35 aesthetically this was a significant transition

Info iconThis preview shows page 1. Sign up to view the full content.

View Full Document Right Arrow Icon
This is the end of the preview. Sign up to access the rest of the document.

Unformatted text preview: tatami) was increasingly used to cover floors entirely, and walls and sliding doors formed the sidings of all rooms. The sliding doors of this age were of two types: the traditional fusuma and the newer, lighter shòji, which consisted of latticelike wooden frameworks with translucent rice paper pasted on one side. Derived from the study chambers built for priests in Zen temples, the shoin room became the prototype for the main living room of the modern Japanese house. In addition to wall-to-wall tatami, fusuma, and shòji, the shoin room came to have the following installed features: a floor-level writing desk built into one wall (called a shoin desk); asymmetrical overhanging shelves (chigaidana); and a tokonoma or alcove (fig. 34). The tea room, as a variant of the shoin room, evolved primarily in the sixteenth century. All tea rooms featured alcoves for the display of hanging scrolls and flower arrangements, but some lacked the shoin desk, the asymmetrical shelves, or both. Tea rooms also usually had special features, such as small, sunken hearths for teakettles, to be used in chanoyu; and from the end of the sixteenth century, as we will see in the next chapter, many tea rooms were constructed with nijiriguchi or “crawling in” entrance ways. Chanoyu, as it reached its first important stage of development in the 128 The Canons of Medieval Taste Fig. 35 Shigaraki-ware water container for the tea ceremony, early Edo period (Honolulu Academy of Arts, Gift of Robert Allerton, 1964 [3311.1] ) Higashiyama epoch of the late fifteenth century, was performed in a shoin room of ample size–perhaps six to eight tatami mats or larger—and employed only imported “Chinese articles” (karamono), including kettles, bowls, caddies, and water jars, for the preparation and serving of tea. Before the commencement of a tea ceremony, all these articles (except the kettle, if the charcoal fire had already been prepared in it) were placed on the shelves of a Chinese-style black lacquered stand called daisu. In the alcove, the host typically displayed a Chinese painting and perhaps a flower arrangement. But even as this style of tea ceremony took shape in the Higashiyama epoch, the...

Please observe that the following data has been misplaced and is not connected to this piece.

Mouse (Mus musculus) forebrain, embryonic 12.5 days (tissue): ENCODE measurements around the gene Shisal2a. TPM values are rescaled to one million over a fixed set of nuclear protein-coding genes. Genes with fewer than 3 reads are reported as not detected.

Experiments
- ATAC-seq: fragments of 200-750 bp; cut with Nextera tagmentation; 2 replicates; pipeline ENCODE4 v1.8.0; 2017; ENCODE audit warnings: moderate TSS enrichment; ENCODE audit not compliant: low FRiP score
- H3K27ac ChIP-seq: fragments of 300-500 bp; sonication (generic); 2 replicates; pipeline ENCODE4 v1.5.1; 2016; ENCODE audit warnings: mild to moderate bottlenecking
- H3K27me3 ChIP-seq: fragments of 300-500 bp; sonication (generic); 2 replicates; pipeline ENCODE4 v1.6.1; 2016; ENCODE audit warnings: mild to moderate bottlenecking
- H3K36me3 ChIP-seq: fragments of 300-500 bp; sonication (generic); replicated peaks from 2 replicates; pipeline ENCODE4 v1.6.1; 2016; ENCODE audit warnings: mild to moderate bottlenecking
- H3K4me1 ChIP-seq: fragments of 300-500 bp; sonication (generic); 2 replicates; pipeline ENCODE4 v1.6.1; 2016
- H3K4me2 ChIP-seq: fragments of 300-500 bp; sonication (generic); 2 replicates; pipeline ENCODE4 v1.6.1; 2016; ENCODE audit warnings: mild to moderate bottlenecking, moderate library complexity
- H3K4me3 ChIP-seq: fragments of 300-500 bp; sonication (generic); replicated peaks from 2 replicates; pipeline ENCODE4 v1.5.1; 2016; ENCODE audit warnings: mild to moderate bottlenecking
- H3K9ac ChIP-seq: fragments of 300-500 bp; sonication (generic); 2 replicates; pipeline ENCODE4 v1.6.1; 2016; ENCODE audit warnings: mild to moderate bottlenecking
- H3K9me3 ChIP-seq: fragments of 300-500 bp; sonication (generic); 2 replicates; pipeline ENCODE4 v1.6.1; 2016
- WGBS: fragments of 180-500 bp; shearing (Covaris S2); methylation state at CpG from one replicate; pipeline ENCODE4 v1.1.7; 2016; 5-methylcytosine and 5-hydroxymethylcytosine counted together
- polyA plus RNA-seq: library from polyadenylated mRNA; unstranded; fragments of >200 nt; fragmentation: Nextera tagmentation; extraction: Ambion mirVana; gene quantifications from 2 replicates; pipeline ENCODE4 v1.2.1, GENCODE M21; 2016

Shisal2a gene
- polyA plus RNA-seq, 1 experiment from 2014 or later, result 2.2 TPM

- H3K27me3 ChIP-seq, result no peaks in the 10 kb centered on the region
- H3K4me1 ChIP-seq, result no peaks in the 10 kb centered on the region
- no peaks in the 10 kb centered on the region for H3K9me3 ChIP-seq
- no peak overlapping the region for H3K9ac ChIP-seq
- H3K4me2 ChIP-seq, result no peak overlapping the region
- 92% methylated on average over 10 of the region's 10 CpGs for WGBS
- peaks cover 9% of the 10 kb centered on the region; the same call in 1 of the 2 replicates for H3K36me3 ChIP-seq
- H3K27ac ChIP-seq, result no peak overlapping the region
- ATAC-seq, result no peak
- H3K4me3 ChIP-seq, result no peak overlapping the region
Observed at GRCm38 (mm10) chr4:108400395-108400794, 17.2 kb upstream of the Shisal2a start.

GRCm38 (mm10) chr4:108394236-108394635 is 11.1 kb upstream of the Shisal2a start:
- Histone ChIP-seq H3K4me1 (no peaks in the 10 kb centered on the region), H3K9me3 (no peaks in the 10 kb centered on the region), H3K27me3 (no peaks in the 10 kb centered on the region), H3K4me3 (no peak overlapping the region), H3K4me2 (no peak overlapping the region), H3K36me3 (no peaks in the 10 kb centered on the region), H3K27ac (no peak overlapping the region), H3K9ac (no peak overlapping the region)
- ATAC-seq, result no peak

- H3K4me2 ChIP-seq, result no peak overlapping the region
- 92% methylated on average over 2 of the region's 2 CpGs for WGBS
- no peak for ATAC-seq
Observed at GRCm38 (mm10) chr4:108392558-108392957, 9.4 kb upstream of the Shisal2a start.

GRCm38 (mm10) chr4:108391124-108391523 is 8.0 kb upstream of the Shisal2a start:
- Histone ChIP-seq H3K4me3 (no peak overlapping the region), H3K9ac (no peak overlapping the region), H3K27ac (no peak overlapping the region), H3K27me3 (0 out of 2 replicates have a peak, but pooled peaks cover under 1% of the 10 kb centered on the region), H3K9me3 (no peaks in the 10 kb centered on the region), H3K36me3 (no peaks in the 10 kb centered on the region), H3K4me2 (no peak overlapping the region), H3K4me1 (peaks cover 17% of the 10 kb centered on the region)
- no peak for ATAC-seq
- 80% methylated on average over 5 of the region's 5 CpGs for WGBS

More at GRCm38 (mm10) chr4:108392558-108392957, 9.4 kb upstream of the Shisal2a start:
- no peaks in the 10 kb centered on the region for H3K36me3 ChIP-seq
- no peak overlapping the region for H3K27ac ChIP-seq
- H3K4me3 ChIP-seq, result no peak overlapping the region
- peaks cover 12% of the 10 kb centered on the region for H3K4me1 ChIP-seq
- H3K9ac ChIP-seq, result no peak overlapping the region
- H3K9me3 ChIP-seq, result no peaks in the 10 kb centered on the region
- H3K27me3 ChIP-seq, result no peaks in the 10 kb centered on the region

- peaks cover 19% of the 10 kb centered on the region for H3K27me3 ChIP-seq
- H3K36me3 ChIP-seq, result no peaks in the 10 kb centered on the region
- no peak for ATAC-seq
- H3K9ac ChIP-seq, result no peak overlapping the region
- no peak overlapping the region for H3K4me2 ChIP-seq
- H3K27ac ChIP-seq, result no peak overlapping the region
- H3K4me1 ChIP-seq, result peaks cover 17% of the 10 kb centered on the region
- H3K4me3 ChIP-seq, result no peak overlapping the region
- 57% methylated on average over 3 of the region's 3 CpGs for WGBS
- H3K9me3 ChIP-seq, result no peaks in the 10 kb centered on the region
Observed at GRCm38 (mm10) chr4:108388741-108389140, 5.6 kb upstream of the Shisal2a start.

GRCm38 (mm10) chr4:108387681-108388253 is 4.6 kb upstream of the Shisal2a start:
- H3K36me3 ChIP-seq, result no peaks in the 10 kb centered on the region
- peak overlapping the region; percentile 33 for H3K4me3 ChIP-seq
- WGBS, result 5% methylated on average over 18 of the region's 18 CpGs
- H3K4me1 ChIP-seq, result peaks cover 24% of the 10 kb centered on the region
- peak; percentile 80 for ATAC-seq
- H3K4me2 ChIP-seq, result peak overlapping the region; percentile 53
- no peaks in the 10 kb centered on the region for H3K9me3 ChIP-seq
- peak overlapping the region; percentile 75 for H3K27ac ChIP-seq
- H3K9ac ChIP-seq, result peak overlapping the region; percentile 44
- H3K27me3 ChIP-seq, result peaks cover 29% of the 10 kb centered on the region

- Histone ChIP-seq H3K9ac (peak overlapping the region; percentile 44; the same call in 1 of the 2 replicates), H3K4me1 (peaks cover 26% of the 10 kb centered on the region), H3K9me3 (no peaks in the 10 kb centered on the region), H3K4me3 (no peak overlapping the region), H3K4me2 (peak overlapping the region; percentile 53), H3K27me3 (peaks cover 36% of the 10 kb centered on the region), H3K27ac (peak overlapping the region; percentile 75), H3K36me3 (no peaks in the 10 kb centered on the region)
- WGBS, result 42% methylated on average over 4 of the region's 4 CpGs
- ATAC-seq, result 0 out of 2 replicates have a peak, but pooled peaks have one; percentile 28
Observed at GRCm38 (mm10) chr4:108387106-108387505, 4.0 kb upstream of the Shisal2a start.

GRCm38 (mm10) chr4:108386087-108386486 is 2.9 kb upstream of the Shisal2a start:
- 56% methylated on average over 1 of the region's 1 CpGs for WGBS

View Full Document

This note was uploaded on 02/08/2013 for the course ANTH 142 taught by Professor Hans during the Spring '13 term at UBC.

Ask a homework question - tutors are online